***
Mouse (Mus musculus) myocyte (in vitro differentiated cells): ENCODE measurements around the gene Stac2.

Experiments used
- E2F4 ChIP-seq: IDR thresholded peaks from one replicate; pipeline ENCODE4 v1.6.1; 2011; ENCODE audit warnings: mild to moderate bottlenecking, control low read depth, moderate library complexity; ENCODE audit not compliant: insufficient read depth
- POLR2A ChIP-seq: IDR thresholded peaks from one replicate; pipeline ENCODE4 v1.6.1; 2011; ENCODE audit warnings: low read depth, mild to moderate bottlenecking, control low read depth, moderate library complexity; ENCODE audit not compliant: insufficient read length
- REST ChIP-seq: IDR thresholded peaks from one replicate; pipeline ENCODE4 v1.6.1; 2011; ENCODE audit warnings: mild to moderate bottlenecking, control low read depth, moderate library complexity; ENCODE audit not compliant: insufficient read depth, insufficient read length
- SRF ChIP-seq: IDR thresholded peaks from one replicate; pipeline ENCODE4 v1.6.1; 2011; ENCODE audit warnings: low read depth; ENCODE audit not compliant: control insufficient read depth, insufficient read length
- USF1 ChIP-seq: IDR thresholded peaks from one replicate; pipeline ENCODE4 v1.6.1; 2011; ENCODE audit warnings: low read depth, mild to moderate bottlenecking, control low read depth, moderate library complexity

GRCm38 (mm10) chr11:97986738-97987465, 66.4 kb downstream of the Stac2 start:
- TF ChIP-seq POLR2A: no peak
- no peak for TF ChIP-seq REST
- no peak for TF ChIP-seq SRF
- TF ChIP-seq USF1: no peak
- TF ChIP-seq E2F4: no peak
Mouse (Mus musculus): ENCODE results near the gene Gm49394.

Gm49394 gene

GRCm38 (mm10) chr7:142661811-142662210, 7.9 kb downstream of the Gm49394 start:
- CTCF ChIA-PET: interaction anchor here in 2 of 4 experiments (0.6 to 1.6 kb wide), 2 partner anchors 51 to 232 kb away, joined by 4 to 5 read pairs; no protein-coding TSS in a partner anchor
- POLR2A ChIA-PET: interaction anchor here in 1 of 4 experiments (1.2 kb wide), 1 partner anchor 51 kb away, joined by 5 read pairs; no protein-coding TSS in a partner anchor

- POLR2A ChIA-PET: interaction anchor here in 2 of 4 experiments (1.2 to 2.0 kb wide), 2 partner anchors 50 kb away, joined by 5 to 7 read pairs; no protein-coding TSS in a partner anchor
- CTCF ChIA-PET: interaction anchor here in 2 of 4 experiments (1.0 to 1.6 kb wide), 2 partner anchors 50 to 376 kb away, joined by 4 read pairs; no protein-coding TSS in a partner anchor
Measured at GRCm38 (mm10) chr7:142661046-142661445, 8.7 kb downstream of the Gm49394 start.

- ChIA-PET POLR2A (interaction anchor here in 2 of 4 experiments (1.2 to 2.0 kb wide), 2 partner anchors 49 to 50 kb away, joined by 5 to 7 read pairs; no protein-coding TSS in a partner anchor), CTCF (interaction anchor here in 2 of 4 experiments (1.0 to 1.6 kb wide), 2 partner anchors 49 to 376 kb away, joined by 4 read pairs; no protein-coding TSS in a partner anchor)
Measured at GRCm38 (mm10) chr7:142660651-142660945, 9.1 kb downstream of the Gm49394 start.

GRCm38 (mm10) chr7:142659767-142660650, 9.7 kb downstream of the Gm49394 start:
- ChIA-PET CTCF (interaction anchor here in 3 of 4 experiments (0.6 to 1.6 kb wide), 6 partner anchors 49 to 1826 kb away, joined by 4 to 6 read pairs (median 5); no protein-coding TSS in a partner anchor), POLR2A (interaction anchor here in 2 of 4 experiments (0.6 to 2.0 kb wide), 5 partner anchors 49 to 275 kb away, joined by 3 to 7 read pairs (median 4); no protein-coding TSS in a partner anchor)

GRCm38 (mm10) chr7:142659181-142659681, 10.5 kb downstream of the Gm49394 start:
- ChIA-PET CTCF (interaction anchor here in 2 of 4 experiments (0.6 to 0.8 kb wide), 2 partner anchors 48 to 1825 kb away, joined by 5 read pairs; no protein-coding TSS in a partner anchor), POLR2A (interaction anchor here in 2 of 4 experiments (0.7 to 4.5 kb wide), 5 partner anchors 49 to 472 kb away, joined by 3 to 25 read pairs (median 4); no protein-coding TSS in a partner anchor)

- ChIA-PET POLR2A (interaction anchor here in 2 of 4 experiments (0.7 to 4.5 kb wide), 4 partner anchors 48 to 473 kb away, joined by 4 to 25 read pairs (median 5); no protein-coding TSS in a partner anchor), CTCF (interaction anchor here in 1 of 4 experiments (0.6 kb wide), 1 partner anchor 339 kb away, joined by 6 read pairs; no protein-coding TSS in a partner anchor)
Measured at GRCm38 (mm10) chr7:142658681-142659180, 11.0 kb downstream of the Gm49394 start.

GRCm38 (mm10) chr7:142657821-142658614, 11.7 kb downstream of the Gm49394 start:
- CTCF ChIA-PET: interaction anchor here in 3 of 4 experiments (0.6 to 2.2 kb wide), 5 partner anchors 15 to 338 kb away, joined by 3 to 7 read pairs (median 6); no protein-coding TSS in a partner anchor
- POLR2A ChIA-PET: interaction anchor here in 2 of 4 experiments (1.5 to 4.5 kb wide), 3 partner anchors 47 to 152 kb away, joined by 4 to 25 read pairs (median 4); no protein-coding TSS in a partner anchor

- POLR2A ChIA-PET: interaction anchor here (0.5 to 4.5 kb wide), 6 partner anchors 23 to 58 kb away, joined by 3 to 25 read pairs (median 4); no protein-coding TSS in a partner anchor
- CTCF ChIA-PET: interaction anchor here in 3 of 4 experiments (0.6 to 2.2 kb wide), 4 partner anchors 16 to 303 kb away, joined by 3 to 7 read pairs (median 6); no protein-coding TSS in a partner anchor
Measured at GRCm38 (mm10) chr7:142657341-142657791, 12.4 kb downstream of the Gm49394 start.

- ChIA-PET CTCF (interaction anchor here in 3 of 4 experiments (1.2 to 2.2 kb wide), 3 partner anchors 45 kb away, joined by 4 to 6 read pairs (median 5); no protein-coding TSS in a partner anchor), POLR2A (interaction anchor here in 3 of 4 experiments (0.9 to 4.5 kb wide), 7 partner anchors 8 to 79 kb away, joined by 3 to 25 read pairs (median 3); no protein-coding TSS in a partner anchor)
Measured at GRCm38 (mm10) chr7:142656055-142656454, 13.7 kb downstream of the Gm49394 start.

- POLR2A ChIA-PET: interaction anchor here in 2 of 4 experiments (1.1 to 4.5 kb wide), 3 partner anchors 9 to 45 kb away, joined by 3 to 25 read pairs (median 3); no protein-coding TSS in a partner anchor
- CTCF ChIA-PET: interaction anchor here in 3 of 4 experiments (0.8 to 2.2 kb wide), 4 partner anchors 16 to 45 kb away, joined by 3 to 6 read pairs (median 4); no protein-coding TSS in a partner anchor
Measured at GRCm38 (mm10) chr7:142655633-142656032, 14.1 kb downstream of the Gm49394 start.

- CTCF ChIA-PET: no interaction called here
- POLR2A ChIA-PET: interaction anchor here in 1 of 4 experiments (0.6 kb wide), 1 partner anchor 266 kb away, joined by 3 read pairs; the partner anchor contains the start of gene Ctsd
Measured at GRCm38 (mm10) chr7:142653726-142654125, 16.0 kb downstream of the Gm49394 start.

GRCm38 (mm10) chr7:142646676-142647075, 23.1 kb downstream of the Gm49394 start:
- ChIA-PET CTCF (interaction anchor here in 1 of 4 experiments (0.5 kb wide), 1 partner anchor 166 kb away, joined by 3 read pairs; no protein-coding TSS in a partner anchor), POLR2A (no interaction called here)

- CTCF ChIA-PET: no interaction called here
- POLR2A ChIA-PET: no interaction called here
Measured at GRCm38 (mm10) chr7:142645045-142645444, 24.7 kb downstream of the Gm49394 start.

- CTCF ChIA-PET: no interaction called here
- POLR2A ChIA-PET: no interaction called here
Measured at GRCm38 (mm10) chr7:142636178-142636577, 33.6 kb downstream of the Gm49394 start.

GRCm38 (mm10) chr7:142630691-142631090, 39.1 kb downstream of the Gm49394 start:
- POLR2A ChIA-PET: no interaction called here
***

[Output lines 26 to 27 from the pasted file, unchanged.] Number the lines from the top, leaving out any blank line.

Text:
GRCm38 (mm10) chr7:142659181-142659681, 10.5 kb downstream of the Gm49394 start:
- ChIA-PET CTCF (interaction anchor here in 2 of 4 experiments (0.6 to 0.8 kb wide), 2 partner anchors 48 to 1825 kb away, joined by 5 read pairs; no protein-coding TSS in a partner anchor), POLR2A (interaction anchor here in 2 of 4 experiments (0.7 to 4.5 kb wide), 5 partner anchors 49 to 472 kb away, joined by 3 to 25 read pairs (median 4); no protein-coding TSS in a partner anchor)